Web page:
Beaches, Diving and Local Treasures: What to Do in Grand CaymanBy Yined Ramírez Hendrix
Grand Cayman is the largest of the three Cayman Islands, alongside Cayman Brac and Little Cayman. It has a world of possibilities for visitors far beyond its crystal-clear waters, so read on to find out more about the island’s wide variety of cultural, gastronomic and adventure activities.
Did you know that the famous Seven Mile beach is actually only 6.3 miles long? This popular beach is located on the island’s west coast, and with its clean, crystal-clear waters, it is home to a lot of the hotels and resorts.
You can go snorkeling, parasailing, and jet skiing here, or simply lie back and relax on the white sand until evening, before taking in the sunset.
Another of the island’s beaches is Rum Point in the north, known for its tranquil waters and shady trees. This beach is a little further from the main tourist area, but easily accessible by ferry.
South of George Town is Smith Barcadere, a popular cove with limestone formations that protect it from the current, and a favorite on Instagram! All of the beaches on Grand Cayman are open to the public.
Grand Cayman is a haven for diving enthusiasts thanks to the quality of its waters, which are known for having the best visibility in the Caribbean.
The island is surrounded by sheer walls, which make exploring these waters particularly exciting, no matter what your level of diving ability. This British overseas territory also has several shipwrecks, along with the healthiest coral reefs in the area.
Located in the north, the famous Stingray City is great for snorkeling, but for a close encounter with a ray, you really need to dive. Located just off Seven Mile beach is the wreck of the USS Kittiwake, which was sunk in 2011. The ship itself dates back to 1944, so you can dive through it and take a trip through history at the same time.
Sunset House Reef to the southeast can be explored from the shore, or take a boat further out for a snorkel or dive trip. It’s a large, colorful reef that’s full of marine life, and features a Second World War shipwreck and the famous mermaid sculpture that sits on the ocean floor.
Luxury Goods and Local Treasures
On Grand Cayman you can buy jewelry, watches and luxury goods at tax-free prices, and you’ll find all the big brands in the port area of George Town.
Or, if you’re looking to take a little piece of the Cayman Islands back home with you, how about some local art? The National Gallery of the Cayman Islands, located between Seven Mile Beach and Camana Bay, sells an incredible collection of prints and other artifacts in its gift shop.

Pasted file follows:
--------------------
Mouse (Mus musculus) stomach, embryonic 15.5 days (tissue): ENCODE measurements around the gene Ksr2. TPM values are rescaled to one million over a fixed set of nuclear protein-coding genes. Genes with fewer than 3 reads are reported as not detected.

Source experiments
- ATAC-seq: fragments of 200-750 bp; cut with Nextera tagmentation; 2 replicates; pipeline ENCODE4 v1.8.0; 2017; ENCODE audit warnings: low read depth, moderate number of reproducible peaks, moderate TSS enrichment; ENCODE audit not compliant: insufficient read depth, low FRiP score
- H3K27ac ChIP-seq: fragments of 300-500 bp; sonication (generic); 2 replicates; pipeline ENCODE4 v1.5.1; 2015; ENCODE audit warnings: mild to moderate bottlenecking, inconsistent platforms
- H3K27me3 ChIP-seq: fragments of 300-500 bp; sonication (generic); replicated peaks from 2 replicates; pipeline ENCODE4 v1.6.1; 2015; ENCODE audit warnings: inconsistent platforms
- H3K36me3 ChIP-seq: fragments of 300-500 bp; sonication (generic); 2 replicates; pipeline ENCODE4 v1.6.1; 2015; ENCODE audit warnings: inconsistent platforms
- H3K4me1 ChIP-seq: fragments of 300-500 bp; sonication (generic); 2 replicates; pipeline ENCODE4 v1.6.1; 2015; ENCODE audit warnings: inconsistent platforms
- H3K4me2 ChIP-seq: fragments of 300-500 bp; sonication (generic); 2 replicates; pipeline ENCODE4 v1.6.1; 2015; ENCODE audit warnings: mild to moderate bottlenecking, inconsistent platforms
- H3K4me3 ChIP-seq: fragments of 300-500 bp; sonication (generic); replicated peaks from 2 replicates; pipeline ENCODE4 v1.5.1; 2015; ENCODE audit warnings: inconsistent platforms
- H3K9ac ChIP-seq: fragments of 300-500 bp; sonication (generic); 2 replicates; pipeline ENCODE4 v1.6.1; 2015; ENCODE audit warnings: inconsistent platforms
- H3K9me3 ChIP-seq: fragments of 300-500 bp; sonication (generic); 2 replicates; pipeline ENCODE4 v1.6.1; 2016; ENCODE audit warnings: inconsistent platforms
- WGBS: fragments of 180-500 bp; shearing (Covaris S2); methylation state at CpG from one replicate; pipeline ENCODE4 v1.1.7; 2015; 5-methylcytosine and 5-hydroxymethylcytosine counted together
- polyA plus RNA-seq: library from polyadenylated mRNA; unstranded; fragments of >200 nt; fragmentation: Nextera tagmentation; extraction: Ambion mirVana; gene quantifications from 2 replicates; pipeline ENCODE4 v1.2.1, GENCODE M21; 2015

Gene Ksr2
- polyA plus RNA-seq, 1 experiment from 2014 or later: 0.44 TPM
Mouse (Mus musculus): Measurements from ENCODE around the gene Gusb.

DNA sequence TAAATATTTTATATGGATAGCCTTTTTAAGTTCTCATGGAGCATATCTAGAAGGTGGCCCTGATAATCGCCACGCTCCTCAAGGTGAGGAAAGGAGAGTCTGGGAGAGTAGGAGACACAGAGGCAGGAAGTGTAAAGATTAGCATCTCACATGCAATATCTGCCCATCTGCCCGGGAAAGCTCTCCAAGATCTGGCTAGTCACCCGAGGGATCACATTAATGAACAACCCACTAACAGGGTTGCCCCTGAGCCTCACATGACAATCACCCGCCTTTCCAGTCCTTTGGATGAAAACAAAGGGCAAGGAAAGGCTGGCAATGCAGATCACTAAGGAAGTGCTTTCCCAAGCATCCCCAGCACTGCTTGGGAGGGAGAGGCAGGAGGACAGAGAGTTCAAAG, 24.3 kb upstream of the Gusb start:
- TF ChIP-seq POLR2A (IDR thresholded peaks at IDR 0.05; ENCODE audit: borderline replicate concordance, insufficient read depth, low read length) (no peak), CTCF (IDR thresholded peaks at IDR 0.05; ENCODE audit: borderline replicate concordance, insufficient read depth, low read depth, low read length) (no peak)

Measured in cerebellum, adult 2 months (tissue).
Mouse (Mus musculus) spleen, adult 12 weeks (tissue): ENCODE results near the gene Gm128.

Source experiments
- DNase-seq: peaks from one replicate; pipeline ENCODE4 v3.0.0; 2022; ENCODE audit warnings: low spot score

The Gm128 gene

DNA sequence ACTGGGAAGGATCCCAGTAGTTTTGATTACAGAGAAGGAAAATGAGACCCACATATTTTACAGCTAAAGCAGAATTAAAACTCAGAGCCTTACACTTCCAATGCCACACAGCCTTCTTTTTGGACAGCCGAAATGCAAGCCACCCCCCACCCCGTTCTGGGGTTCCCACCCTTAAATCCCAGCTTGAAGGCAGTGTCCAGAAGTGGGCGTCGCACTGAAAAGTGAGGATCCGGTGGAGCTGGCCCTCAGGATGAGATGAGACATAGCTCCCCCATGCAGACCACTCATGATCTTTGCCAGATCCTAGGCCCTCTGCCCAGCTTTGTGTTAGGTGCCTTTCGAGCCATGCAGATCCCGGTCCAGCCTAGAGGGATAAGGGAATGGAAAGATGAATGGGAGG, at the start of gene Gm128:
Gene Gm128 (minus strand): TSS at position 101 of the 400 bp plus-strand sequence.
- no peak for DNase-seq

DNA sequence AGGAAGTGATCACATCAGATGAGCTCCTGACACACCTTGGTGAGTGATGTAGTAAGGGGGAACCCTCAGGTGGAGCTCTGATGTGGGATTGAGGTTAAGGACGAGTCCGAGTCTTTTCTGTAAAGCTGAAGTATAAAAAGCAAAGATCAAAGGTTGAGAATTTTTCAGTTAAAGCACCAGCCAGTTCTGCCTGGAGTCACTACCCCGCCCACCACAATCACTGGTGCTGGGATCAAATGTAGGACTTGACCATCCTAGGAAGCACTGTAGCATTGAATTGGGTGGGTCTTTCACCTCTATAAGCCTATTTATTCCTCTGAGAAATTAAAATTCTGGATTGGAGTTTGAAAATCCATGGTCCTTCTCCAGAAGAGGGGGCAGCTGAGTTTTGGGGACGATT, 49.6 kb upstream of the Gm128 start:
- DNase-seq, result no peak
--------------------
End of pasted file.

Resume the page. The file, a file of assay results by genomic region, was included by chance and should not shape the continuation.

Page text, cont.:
The Kennedy Gallery in George Town is another favorite, known for its unusual sculptures. For something a little different, head over to Pure Art, a quaint wooden cottage between George Town and Smith Barcadere cove, which sells accessories, tropical-scented candles, traditional woven baskets and tasty souvenirs like hot sauces, jellies, jams and rum cake.
Look out for caymanite too, an earth-colored rock that can only be found in the Cayman Islands. Mostly used in jewelry, it’s a unique way to remember your stay.
Adventures on Dry Land
The Cayman Crystal Caves are a recently-opened natural attraction on Grand Cayman. Located among tropical forest in the north of the island, the caves used to be a hideout for pirates and provided shelter during hurricanes, but can now be explored with a guide.
These natural wonders are famous for their glass-like stalactites and stalagmites, and the surrounding forest can be explored on guided tours, too.
Grand Cayman is known for its fresh shellfish and incredible views, and you can take advantage of both at the island’s many food stalls and elegant restaurants.
Vivine’s Kitchen is located on the east side of the island in front of the beach, and is a must for its snail stew with coconut milk and cornmeal dumplings, served with white rice and jackfruit. The oxtail is also a very popular dish, and after lunch, kick back and relax in one of the hammocks provided by this favorite local restaurant.
In George Town’s Yacht Club you’ll find Morgan’s Seafood, a casual restaurant with an ocean-to-table concept and incredible views of the water. As well as the fish and shellfish, it serves original cocktails and a seriously popular burger.
For a more elegant island dining experience, try Catch Restaurant & Lounge in the west of the island, which serves up its fish of the day and a variety of pasta dishes, alongside one of the island’s best wine lists.